Caroline Torbey was living on the port when the Beirut blast crumbled her world. In her new novel, Èclat d’Une Vie, she recounts those hours after the blast and the toll that corruption has taken on the Lebanese people.
As a young married couple, Caroline Torbey and her husband purchased an apartment in front of the port in Beirut. They decorated their new home with new furniture and beautiful paintings and created a space that was comfortable, cozy, and just right for newlyweds. But in one instant, Torbey and her husband lost everything they had built.
“I saw the port during the explosion. We were at home, and my husband got injured,” says Torbey when we caught up with her to discuss her new book, Èclat d’Une Vie, which is a fictional novel about her very real experience. “I got injured. My apartment completely collapsed. Everything was destroyed. But it was not just the material destruction, but our moral distress, our own mental d’Une Vie health was affected, and it was very difficult to overcome this trauma.”
Torbey describes in horrific detail the trauma of the blast, the wreckage of her dream home, and the horrifying hours after the blast when she was desperate to find medical attention for her beloved husband.
“Until now I have nightmares,” she tells us as she describes what it was like driving through the smoke and streets after the blast, looking for any hospital that had not been destroyed. “I said, oh my God, did I just drive on a human leg or arm or whatever it is? It was chaos. Total chaos in the city. The whole city and the whole dynamic of the city were just broken. I got to this suburban hospital that was very badly affected by the crisis before the blast, and this hospital doesn’t have any anesthesia, compressors, or disinfectant. So my husband was given 85 stitches. Without anesthesia.”
In order to process her trauma, Torbey set out on a journey using the written word as a therapeutic tool for healing. She found her catharsis when she put pen to paper and began pouring out her story. But as she began forming the words of her novel, she discovered truths that had been living inside for years desperate to be seen and grappled with. She wrote about the blast, of course, but she also wrote about what life was like before the blast and what life had become after.
As her words weave through the past and present, it’s hard to ignore the corruption, inflation, energy crisis, lack of clean water, the decline of the national currency, and the inability to even access their own money from their own bank accounts. In hindsight, seeing it all compounding together, an explosion of some kind was inevitable as the bubble of the population’s intentional ignorance finally burst.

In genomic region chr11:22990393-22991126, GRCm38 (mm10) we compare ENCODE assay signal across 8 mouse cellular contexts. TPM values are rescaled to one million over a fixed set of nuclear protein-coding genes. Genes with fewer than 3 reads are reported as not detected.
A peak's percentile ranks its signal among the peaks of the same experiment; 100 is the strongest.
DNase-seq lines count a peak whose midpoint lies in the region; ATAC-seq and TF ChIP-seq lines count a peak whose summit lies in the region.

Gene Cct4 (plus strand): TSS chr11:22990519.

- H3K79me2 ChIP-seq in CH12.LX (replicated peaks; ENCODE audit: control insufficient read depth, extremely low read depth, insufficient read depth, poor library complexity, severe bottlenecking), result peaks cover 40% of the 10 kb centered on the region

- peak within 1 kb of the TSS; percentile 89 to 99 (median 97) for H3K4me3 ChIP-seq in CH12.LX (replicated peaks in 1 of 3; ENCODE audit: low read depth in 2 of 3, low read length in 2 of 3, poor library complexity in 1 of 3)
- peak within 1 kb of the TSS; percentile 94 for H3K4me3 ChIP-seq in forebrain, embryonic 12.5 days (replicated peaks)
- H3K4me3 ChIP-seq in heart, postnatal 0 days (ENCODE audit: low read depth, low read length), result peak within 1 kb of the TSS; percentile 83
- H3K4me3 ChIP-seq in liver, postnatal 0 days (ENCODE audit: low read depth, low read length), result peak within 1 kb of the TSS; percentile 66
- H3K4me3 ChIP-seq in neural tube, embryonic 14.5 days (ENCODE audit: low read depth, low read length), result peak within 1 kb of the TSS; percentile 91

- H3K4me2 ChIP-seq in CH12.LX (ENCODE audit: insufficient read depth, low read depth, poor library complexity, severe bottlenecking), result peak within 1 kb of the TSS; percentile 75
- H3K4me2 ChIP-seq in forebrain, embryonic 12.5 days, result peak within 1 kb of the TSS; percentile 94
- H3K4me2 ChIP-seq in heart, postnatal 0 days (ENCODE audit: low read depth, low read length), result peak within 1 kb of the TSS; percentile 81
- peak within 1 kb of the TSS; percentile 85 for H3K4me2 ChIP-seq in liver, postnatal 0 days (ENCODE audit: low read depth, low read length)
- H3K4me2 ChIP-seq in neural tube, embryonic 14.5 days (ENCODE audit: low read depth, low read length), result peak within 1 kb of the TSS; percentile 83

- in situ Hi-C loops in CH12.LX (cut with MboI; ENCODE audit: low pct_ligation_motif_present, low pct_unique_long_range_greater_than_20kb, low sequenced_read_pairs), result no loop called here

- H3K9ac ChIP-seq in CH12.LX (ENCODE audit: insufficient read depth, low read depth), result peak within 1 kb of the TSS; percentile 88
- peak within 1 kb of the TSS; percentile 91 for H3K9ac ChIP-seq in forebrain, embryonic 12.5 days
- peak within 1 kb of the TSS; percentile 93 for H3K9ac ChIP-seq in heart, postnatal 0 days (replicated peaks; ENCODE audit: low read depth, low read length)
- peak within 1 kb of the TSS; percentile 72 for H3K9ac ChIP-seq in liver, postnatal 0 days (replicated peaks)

“Before 2019, there were problems. I cannot say that everything was perfect and the culture was not corrupted, but the difference is that we didn’t have to face the truth as much as we are facing it right now,” Torbey explains. “It’s a lot of little things, you know, but these small things make life easy. And our now is not easy because of the lack of these little things. Before 2019, we had a quiet, normal life. We could travel without any problems. We could eat without any problems. Today, everything is really different.”
Torbey describes a life post-blast that does not let you forget that you are living in conditions that the rest of the world cannot even comprehend.
“You know, for the first two or three vaccines for my daughter, I had to bring them from abroad, “ Torbey says as she nurses her daughter off-camera. “Imagine. I was not sleeping at night. I was thinking, oh my God, how would I get the vaccines from my daughter? How would I get milk for my daughter? How would she eat?”
Basic human substance haunts the minds of young mothers as they try to feed their children. They buy local food, but the food is not of good quality, and the prices are exorbitant. The cost of powering a generator is astronomical, but without it, people are relegated to only two hours of electricity a day. Imagine what that can do to a refrigerator. Torbey also describes a shortage of clean water in her book that is all too scary and way too close to home.
“But in this book, I am not talking politics. What’s the point, it’s all corrupted anyway. It’s a book that talks about the human side of the explosion – of the human experience – and expresses how to overcome it when you face trauma in your life. This is my own experience.”
But despite the hardship that Torbey encounters both in her novel and her real world, she remains thankful that she can express what she has endured.
“Just the fact that you speak about what you experience – that you put words to the suffering you experienced – it’s already relieving. For my people. My shoulders were becoming lighter and lighter and lighter. I felt this big weight I had on my shoulder evaporate. I felt that I was relieving myself by speaking, and by telling them, not only the Lebanese, but telling the world what we lived, who we are, and what we need.”